The Antelope Valley groundwater adjudication case is the current poster child for how painfully long and expensive groundwater adjudications can be. The enormous case involves a multitude of public agencies, farmers, cities, the federal government, and landowners, both large and small, some of whom pump water, but most who don’t but still hold groundwater rights that cannot be dismissed or ignored. It has been winding its way through the court system for 15 years, with over 9,000 docket entries so far and more than a hundred lawyers listed on the case.
On November 20, the Senate Committee on Natural Resources and Water held an informational hearing on groundwater adjudications titled, “Resolving Disputes Regarding Groundwater Rights: Why Does It Take So Long and What Might Be Done to Accelerate the Process?” In part 1 of coverage from the hearing, Justice Ronald Robie gave an overview of the adjudication process. In this portion of coverage of the hearing, attorney Eric Garner, managing partner with the law firm Best, Best, & Krieger LLP, gave an overview of how the case has progressed to date.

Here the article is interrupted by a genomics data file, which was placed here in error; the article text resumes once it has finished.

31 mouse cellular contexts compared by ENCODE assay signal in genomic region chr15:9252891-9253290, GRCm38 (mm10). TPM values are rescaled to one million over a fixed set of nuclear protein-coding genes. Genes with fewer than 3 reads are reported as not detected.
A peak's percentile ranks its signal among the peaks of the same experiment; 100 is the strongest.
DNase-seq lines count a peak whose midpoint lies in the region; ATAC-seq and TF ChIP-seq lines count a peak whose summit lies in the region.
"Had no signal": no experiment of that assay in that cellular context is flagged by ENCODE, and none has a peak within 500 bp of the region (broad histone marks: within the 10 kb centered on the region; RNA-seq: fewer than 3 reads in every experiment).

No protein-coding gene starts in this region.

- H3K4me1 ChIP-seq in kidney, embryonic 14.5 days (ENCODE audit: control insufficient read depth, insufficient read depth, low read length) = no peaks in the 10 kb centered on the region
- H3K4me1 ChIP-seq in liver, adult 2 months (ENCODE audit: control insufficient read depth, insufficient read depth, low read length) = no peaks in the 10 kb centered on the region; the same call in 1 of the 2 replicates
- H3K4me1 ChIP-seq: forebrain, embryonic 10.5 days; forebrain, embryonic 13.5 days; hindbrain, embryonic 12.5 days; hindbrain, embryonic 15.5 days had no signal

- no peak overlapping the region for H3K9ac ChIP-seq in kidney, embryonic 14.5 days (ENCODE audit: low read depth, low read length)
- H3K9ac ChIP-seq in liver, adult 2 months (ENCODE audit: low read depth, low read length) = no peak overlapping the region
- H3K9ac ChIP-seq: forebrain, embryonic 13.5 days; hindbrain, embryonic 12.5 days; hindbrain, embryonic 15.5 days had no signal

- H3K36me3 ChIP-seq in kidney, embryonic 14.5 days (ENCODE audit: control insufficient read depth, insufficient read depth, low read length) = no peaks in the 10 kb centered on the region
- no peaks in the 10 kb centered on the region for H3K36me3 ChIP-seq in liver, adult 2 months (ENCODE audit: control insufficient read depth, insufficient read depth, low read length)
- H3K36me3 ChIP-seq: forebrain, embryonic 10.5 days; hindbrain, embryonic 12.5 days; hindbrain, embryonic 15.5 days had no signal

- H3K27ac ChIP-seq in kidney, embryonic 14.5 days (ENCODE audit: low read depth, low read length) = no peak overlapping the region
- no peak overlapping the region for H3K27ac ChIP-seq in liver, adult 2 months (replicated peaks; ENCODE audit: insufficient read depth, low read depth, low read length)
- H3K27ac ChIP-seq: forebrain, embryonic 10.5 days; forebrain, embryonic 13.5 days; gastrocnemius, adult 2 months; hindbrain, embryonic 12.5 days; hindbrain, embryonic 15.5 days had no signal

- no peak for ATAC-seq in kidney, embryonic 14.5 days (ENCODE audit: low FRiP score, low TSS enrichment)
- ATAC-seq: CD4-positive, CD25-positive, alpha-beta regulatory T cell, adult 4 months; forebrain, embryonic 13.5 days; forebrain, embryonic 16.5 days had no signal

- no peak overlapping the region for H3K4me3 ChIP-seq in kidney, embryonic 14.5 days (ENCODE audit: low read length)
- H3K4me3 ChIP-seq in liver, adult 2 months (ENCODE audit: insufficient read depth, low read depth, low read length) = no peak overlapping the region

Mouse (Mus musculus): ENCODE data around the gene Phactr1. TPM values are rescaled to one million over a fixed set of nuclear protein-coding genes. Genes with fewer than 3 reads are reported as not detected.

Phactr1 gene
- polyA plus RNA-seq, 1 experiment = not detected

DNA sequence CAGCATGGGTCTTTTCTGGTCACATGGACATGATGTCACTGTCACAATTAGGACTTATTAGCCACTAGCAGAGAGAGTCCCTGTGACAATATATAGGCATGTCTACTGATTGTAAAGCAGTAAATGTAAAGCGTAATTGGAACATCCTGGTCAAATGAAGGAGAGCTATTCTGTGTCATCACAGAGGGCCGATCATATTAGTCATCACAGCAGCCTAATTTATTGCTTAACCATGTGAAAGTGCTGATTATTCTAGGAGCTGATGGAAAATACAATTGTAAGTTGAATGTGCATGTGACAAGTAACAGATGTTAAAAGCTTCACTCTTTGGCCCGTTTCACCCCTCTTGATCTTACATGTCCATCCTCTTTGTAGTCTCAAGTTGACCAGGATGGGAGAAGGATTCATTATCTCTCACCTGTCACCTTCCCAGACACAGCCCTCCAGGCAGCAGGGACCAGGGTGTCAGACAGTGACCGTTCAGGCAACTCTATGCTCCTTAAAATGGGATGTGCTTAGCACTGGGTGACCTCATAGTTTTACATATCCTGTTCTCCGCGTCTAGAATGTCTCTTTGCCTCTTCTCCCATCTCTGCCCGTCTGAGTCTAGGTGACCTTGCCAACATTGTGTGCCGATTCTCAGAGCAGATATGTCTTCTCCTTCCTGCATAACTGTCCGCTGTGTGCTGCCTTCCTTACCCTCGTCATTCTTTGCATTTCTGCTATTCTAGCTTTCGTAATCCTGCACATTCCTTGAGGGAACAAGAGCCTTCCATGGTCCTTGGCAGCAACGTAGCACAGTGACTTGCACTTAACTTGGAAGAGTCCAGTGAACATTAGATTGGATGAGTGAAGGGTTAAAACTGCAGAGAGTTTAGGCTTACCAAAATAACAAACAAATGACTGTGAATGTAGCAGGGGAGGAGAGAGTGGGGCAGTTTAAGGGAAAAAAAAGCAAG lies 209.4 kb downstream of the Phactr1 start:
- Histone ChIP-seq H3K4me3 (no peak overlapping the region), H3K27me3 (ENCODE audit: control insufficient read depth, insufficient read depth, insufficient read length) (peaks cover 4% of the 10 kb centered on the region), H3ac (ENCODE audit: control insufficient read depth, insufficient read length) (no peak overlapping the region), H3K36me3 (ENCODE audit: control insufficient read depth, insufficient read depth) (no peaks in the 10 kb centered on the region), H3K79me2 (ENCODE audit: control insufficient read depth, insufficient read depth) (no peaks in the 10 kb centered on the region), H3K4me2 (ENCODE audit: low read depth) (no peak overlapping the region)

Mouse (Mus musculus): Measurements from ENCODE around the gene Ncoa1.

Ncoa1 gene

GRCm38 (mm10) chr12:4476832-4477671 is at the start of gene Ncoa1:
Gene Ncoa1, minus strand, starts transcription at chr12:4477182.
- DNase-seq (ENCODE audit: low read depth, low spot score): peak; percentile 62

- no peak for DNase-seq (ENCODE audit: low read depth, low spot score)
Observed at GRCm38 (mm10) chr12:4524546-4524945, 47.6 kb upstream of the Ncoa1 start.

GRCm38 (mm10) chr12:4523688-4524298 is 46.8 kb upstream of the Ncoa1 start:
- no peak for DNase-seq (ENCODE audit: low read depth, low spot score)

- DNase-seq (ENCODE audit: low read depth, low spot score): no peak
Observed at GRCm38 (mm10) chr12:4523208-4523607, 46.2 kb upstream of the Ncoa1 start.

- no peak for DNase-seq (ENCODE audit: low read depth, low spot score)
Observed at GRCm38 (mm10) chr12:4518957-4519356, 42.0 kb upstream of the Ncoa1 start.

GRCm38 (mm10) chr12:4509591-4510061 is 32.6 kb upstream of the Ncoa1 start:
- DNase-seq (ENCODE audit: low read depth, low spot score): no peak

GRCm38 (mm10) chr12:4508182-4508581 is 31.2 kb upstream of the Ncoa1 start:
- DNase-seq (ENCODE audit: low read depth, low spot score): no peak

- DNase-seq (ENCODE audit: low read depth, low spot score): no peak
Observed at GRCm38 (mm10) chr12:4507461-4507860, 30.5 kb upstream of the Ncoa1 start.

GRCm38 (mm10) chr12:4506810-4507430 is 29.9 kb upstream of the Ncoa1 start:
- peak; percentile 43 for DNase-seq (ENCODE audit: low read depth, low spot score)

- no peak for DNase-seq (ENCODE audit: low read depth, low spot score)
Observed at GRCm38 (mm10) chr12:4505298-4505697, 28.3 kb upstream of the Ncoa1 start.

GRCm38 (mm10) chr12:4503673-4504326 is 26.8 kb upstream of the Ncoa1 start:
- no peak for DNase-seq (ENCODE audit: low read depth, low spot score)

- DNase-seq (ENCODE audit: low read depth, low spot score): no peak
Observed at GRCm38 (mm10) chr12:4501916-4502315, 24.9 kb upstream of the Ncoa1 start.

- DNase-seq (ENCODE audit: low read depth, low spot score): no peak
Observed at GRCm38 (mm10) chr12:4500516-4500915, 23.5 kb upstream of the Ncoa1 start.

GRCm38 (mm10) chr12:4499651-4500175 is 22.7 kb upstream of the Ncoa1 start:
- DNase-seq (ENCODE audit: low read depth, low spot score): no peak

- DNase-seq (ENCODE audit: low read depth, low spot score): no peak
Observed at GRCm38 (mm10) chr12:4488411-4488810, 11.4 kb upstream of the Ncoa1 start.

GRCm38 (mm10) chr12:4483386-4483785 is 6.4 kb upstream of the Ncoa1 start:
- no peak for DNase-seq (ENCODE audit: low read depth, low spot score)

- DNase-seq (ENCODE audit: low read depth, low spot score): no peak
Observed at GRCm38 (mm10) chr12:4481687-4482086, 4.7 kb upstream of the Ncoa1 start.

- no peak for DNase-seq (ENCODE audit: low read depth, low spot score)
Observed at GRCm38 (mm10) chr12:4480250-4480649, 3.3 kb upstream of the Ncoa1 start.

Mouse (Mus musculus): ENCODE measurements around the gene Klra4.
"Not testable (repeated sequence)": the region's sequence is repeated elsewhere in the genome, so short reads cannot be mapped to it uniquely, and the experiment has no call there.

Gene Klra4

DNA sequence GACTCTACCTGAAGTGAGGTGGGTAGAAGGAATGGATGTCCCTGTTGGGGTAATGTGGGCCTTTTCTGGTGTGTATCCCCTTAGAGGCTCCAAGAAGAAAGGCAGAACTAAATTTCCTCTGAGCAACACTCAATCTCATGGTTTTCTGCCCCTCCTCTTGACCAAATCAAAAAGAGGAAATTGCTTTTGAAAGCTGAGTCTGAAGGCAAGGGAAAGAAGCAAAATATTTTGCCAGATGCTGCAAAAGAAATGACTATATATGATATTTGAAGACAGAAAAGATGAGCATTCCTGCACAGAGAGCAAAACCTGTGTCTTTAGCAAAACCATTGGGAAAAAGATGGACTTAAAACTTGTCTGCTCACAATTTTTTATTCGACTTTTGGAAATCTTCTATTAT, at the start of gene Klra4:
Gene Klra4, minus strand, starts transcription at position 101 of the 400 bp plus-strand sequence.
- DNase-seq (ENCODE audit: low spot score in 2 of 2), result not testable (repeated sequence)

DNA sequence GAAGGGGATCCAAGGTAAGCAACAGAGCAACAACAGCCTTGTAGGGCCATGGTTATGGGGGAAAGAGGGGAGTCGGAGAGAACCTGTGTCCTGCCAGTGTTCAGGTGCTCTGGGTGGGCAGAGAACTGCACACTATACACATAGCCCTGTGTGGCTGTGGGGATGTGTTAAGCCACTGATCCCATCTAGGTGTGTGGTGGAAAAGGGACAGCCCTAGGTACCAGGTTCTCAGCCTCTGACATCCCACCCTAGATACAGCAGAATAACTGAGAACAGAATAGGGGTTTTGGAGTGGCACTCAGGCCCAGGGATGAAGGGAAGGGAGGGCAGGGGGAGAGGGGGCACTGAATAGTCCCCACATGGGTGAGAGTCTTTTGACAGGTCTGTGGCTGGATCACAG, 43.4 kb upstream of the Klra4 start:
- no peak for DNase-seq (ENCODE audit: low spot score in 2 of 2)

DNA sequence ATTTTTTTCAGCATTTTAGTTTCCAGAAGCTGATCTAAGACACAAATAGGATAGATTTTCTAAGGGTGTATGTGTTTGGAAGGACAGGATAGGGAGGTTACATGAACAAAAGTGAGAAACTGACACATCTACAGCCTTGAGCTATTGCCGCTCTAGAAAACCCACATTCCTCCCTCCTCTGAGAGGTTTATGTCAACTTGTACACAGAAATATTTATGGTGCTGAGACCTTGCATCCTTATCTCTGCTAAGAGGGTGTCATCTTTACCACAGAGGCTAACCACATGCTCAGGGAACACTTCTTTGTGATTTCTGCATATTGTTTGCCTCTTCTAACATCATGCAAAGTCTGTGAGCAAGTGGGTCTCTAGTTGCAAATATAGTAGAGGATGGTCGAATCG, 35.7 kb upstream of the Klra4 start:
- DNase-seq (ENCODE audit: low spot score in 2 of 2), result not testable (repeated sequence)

Eric Garner, managing partner of Best, Best, & Krieger, LLP
Mr. Garner began by noting that he is not appearing on behalf of any client today, and the views he will be expressing are his own, based on his several decades of experience in groundwater adjudications.
“Prior to this year, the law of California groundwater was pretty much pump until a judge tells you not to and generally the only way to limit pumping in a groundwater basin was to sue everyone and have an adjudication, which is simply litigation that involves everyone who has a claim to water in a groundwater basin, and get a resolution of that case,” he said.